Optus has denied it plans to cut 1000 jobs under a sweeping $200 million cost-cutting venture but concedes there will be some changes to "help support business goals".
A report in The Australian, based on confidential internal documents, stated on Tuesday that about 10 per cent of the workforce would be impacted with most of the cuts to go from customer service and network roles in the next financial year.
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The reported job losses come under a three year cost cutting program headed by Optus chief executive Allen Lew to "increase the company's profits and fight against pressures in the mobile and broadband industry", the report states.
While confirming it continually reviewed its operations, Optus says it has no plans to make 1000 roles redundant.
"As our business evolves we anticipate we will need to make further changes to the way we organise ourselves to help support our business goals, but we have no specific changes to share right now," a spokeswoman said.
"Although our priority is to always communicate the details of any changes directly with employees first, Optus does not have plans to make 1000 roles redundant."
According to The Australian, the telco's cost-cutting plan includes slashing hundreds of staff from Optus' network division, retail staff and staff in corporate support roles to save $152 million.
Customer service staff in the fixed-line broadband division are also in the firing line, according to the report.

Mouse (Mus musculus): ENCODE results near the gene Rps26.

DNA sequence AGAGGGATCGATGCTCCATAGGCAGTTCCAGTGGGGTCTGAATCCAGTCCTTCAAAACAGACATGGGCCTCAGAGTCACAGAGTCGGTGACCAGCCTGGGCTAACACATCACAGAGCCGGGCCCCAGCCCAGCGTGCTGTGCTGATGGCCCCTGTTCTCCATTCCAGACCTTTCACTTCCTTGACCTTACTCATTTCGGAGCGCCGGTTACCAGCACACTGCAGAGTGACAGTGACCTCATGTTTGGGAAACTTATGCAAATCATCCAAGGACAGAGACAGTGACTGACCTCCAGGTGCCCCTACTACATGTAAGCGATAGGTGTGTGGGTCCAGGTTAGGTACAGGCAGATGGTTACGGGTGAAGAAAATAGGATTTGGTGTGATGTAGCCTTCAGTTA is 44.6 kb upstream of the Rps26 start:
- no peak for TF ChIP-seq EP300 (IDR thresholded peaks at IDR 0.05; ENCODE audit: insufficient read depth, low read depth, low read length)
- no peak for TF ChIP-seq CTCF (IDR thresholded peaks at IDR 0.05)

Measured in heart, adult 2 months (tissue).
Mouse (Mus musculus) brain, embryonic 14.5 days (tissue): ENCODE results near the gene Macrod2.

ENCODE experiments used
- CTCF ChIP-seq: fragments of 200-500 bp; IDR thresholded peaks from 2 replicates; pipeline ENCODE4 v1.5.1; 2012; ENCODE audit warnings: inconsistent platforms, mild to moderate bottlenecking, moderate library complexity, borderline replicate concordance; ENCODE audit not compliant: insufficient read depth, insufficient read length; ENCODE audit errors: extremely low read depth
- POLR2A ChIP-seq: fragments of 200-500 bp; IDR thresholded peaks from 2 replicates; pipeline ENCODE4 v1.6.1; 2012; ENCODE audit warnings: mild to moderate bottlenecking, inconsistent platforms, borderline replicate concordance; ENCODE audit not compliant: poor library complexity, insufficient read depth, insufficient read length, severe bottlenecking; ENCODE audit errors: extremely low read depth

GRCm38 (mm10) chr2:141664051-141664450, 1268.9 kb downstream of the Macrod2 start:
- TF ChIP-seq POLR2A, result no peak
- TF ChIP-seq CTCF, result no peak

The review comes at a time of fierce competition between Optus, Vodafone Hutchinson Australia and Telstra for market share.
Fairfax Media reported last week on Telstra's continued dominance in the market with 16.9 million mobile customer subscribers compared with Optus' 9.37 million.
However Optus added 145,000 post-paid mobile customers to its books in the past six months while Telstra added 80,000.
Vodafone Australia grew its post-paid subscriber base by 74,000 during the same period.
Last month Optus recorded a net profit rise of 9.1 per cent to $227 million for the three months to December 31. Revenue increased 6 per cent to $2.43 billion, compared with the same period a year earlier.
But the average revenue per user (ARPU) growth began to slow with each mobile subscriber generating $44 a month on average.
On the back of the financial results, Mr Lew explained his response to heavy competition was to use content offers to get customers on board and spending more.
It spent $189 million over three years to buy the exclusive rights for Australian broadcasts of the English Premier League in November 2015.
"The key today is that competition is based purely on price, or whether it's more data allowances," he said in February.
"Because of the heavy competition existing, customers coming to the end of their contracts are recontracting at either lower plans or not using as much data when exceeding their bundles, and I think that's affecting average revenue per user."
with David Ramli